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Tory voters back income tax hike to fund NHS as Theresa May set to pledge more cash

2 min read

Nearly two-thirds of Conservative voters support increasing income tax to boost funding for the NHS, according to a new poll.


A survey by YouGov and 38 Degrees found that 66% of the public, including 63% of Tory voters, would be willing to pay an extra 1% on income tax to pay for the health service.

According to the poll, 75% of Remain voters and 62% of Leave voters say they would support such a move.

It comes as it emerged the Prime Minister is set to pledge an extra £5bn per year to the NHS for the next four years as part of a “multi-year” settlement to mark the 70th anniversary of the health service.

The Daily Telegraph reported that Mrs May would use a “Brexit dividend”, gained from the money saved from by ending pay-outs to Brussels, to help fund the extra cash on the NHS.

The news follows a series of warnings from senior health figures about the need for a fresh cash injection for the health service.

The Sun said on Friday that the figure offered marks a compromise between the Department of Health – which demanded 5% – and Chancellor Philip Hammond – who wanted to cap the extra money at 2%.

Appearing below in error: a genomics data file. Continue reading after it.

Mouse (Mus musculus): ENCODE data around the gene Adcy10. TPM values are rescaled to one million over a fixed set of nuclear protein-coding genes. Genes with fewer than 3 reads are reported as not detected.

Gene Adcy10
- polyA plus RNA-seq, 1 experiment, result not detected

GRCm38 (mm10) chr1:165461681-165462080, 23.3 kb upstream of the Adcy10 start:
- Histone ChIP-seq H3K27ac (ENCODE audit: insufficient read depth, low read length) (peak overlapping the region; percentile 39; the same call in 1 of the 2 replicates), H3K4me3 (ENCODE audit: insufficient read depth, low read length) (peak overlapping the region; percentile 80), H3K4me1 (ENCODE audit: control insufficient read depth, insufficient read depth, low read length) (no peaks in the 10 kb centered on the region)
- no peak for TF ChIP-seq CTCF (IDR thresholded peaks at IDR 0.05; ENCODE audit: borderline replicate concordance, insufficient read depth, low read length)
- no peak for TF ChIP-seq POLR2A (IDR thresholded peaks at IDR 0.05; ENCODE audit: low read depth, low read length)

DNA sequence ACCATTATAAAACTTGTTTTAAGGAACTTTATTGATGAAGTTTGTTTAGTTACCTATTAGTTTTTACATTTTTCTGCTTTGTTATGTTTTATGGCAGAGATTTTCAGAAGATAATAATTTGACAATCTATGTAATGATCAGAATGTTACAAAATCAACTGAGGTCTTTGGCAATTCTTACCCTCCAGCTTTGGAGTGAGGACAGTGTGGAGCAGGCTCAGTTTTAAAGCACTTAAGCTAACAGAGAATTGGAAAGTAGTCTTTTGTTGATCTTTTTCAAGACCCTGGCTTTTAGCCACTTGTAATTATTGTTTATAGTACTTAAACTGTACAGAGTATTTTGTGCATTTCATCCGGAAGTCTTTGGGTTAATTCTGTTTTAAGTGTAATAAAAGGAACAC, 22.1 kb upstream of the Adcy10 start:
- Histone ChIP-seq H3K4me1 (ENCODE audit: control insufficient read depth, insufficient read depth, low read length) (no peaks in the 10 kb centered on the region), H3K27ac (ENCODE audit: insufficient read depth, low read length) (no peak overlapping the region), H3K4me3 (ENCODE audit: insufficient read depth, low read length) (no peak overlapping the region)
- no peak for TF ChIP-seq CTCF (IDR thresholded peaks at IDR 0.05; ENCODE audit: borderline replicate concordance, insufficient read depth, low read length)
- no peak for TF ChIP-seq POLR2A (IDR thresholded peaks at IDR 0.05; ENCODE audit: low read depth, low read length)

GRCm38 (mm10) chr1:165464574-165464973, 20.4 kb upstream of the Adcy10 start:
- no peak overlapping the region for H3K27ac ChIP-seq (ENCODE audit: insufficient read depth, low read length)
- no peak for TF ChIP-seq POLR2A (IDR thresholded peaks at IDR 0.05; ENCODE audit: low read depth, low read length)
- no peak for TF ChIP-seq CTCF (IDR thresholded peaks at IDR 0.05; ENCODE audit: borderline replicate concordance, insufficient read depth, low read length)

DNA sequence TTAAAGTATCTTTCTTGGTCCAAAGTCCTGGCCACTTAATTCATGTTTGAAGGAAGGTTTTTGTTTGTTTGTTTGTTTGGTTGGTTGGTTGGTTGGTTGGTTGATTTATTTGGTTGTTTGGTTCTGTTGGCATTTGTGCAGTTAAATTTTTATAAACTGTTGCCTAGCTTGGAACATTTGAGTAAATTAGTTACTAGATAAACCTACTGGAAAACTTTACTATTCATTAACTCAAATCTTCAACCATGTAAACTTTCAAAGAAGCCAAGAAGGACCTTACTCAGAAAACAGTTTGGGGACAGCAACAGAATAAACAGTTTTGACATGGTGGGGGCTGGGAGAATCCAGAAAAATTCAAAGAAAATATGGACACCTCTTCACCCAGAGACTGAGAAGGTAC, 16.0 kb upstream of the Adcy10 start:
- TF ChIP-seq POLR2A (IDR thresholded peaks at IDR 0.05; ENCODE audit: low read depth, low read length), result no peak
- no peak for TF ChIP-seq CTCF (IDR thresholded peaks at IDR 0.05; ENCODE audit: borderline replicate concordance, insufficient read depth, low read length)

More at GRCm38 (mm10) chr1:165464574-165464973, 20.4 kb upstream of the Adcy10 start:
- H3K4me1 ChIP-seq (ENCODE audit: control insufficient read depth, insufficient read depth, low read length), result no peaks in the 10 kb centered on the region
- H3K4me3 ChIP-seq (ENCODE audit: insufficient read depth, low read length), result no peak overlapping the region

Commenting on today’s poll, David Babbs, the executive director for 38 Degrees, said: "The Government knows the NHS needs more sustainable funding, but the last few days proves they haven’t worked out how. They now have a clear mandate from the British people, who are willing to pay a bit more in income tax to give our NHS the proper funding boost it needs - not a sticking plaster solution.

"A penny on income tax to pay for the NHS is supported by an overwhelming majority of the population – whether we voted Conservative or Labour, Leave or Remain. We’re all prepared to back the difficult decisions needed to safeguard the future of our National Health Service.

"The British people have spoken. The Prime Minister should now feel confident that she can give the NHS the sustainable funding plan it deserves."

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